Previous evidence showed abnormal posterior sources of resting-state delta (<4 Hz) and alpha (8-12 Hz) rhythms in patients with Alzheimer's disease with dementia (ADD), Parkinson's disease with dementia (PDD), and Lewy body dementia (DLB), as cortical neural synchronization markers in quiet wakefulness. Here, we tested the hypothesis of additional abnormalities in functional cortical connectivity computed in those sources, in ADD, considered as a "disconnection cortical syndrome", in comparison with PDD and DLB. Resting-state eyes-closed electroencephalographic (rsEEG) rhythms had been collected in 42 ADD, 42 PDD, 34 DLB, and 40 normal healthy older (Nold) participants. Exact low-resolution brain electromagnetic tomography (eLORETA) freeware estimated the functional lagged linear connectivity (LLC) from rsEEG cortical sources in delta, theta, alpha, beta, and gamma bands. The area under receiver operating characteristic (AUROC) curve indexed the classification accuracy between Nold and diseased individuals (only values >0.7 were considered). Interhemispheric and intrahemispheric LLCs in widespread delta sources were abnormally higher in the ADD group and, unexpectedly, normal in DLB and PDD groups. Intrahemispheric LLC was reduced in widespread alpha sources dramatically in ADD, markedly in DLB, and moderately in PDD group. Furthermore, the interhemispheric LLC in widespread alpha sources showed lower values in ADD and DLB than PDD groups. At the individual level, AUROC curves of LLC in alpha sources exhibited better classification accuracies for the discrimination of ADD versus Nold individuals (0.84) than for DLB versus Nold participants (0.78) and PDD versus Nold participants (0.75). Functional cortical connectivity markers in delta and alpha sources suggest a more compromised neurophysiological reserve in ADD than DLB, at both group and individual levels.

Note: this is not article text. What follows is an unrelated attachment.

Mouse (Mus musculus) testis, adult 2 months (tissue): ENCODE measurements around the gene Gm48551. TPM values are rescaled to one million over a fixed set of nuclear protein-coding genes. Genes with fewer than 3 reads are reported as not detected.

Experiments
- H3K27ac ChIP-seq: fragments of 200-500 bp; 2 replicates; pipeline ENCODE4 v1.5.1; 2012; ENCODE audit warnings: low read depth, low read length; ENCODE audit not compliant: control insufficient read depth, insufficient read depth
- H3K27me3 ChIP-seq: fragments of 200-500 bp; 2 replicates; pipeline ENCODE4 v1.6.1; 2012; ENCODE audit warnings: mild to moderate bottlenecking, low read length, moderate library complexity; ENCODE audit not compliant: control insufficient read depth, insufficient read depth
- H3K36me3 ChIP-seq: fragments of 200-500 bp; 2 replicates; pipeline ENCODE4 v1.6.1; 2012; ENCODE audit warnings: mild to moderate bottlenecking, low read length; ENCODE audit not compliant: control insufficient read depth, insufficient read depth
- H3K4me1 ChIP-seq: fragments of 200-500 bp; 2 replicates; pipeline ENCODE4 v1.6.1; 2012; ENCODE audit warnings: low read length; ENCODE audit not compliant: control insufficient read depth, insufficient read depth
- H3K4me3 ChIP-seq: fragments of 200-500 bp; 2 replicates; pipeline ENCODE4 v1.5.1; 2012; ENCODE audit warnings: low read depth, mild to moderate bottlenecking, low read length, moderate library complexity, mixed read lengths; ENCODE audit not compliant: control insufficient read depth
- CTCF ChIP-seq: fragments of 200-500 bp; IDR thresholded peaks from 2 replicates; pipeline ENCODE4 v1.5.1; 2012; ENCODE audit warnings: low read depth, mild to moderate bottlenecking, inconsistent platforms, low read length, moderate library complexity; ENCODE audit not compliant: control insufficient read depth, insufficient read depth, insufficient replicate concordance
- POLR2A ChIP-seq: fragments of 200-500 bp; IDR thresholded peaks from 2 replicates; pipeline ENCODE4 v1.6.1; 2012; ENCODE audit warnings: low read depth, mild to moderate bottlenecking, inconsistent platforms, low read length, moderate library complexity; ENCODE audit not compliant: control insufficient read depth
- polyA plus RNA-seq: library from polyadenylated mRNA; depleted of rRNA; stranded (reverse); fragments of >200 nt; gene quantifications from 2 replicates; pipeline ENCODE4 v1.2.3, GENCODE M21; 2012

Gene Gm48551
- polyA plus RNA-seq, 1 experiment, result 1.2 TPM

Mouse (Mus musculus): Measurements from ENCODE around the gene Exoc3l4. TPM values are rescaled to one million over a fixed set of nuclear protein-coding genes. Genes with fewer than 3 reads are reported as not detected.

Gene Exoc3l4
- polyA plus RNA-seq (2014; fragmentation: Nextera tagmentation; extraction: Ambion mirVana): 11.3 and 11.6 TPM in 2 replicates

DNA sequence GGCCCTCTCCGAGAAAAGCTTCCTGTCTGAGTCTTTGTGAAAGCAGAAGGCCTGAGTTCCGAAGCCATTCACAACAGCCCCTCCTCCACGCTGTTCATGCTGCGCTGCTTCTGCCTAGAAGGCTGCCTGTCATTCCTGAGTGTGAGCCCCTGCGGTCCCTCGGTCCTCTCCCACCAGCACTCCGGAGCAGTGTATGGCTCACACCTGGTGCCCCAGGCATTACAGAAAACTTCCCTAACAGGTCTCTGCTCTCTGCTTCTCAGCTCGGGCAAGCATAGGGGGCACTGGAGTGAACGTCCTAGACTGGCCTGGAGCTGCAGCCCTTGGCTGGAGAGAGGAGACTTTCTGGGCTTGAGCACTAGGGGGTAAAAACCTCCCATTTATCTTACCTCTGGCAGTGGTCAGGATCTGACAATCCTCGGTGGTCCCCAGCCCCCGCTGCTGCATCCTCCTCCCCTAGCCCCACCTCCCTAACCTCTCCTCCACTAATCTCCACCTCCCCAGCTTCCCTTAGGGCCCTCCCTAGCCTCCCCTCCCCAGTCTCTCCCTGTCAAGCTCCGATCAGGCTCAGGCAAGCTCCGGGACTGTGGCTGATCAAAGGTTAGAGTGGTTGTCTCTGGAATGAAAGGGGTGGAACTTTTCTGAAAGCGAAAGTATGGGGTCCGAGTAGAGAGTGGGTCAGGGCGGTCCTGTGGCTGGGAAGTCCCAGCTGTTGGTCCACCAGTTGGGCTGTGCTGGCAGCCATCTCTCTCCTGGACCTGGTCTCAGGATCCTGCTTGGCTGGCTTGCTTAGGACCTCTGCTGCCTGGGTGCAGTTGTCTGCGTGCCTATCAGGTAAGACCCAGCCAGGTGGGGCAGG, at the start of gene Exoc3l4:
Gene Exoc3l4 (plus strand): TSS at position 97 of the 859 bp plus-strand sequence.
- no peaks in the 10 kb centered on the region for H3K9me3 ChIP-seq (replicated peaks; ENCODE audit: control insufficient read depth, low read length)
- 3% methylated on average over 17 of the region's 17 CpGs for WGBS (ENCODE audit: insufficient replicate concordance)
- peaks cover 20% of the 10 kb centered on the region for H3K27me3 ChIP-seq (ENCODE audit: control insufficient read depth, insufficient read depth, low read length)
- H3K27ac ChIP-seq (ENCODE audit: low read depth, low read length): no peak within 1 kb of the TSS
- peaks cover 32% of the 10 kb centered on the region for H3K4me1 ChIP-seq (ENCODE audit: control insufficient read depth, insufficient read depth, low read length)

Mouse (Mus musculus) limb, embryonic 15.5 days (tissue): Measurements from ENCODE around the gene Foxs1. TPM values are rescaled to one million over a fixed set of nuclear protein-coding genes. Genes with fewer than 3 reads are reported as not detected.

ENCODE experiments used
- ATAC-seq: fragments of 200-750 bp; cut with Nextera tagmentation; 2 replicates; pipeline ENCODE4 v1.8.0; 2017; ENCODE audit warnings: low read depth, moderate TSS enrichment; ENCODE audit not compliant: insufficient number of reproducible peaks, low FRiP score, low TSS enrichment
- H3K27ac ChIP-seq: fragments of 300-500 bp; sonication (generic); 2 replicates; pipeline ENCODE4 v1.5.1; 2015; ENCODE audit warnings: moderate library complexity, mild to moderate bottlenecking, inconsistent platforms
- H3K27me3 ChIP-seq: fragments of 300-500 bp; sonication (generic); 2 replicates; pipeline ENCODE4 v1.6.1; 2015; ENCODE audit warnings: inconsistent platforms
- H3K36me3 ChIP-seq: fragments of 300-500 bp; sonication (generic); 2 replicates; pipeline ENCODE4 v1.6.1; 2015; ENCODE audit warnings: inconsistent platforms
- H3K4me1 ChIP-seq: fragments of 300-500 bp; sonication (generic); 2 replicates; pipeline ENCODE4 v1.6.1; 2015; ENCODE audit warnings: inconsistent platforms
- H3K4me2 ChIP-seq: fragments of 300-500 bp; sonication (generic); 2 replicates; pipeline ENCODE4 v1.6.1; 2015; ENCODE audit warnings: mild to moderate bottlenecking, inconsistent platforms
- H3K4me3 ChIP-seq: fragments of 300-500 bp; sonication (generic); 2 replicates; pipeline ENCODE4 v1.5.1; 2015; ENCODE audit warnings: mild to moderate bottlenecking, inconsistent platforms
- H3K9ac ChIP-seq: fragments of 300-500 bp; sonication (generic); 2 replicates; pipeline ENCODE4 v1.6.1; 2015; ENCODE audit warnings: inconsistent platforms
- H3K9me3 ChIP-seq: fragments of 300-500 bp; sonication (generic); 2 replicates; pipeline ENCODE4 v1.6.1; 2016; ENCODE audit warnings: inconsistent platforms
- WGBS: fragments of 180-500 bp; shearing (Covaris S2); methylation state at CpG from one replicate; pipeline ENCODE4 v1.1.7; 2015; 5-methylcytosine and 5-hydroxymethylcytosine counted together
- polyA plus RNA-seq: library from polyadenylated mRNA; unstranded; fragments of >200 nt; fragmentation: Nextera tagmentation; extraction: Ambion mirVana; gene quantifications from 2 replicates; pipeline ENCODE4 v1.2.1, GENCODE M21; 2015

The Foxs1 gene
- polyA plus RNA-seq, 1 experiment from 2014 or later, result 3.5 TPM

|Number of pages||23|
|Journal||Neurobiology of Aging|
|Publication status||E-pub ahead of print - Dec 30 2017|